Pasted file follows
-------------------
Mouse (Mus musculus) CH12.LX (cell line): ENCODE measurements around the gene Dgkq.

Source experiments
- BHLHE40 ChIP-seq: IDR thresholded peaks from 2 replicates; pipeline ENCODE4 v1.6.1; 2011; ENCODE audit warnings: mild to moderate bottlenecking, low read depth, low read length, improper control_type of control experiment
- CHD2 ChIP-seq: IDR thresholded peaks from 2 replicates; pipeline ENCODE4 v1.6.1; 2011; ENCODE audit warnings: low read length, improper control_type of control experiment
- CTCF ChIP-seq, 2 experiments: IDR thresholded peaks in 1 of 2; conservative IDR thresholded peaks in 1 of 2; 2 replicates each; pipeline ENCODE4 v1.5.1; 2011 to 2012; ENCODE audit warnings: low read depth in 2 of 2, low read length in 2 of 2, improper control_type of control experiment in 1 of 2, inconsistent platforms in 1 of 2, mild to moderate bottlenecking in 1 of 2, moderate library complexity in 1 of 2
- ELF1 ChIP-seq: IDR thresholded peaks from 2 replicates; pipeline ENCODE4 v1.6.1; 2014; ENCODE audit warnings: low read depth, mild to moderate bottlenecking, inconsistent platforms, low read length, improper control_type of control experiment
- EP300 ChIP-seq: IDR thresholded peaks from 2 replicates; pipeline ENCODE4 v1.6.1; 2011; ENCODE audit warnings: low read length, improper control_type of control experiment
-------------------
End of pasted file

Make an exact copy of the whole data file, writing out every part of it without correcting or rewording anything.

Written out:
Mouse (Mus musculus) CH12.LX (cell line): ENCODE measurements around the gene Dgkq.

Source experiments
- BHLHE40 ChIP-seq: IDR thresholded peaks from 2 replicates; pipeline ENCODE4 v1.6.1; 2011; ENCODE audit warnings: mild to moderate bottlenecking, low read depth, low read length, improper control_type of control experiment
- CHD2 ChIP-seq: IDR thresholded peaks from 2 replicates; pipeline ENCODE4 v1.6.1; 2011; ENCODE audit warnings: low read length, improper control_type of control experiment
- CTCF ChIP-seq, 2 experiments: IDR thresholded peaks in 1 of 2; conservative IDR thresholded peaks in 1 of 2; 2 replicates each; pipeline ENCODE4 v1.5.1; 2011 to 2012; ENCODE audit warnings: low read depth in 2 of 2, low read length in 2 of 2, improper control_type of control experiment in 1 of 2, inconsistent platforms in 1 of 2, mild to moderate bottlenecking in 1 of 2, moderate library complexity in 1 of 2
- ELF1 ChIP-seq: IDR thresholded peaks from 2 replicates; pipeline ENCODE4 v1.6.1; 2014; ENCODE audit warnings: low read depth, mild to moderate bottlenecking, inconsistent platforms, low read length, improper control_type of control experiment
- EP300 ChIP-seq: IDR thresholded peaks from 2 replicates; pipeline ENCODE4 v1.6.1; 2011; ENCODE audit warnings: low read length, improper control_type of control experiment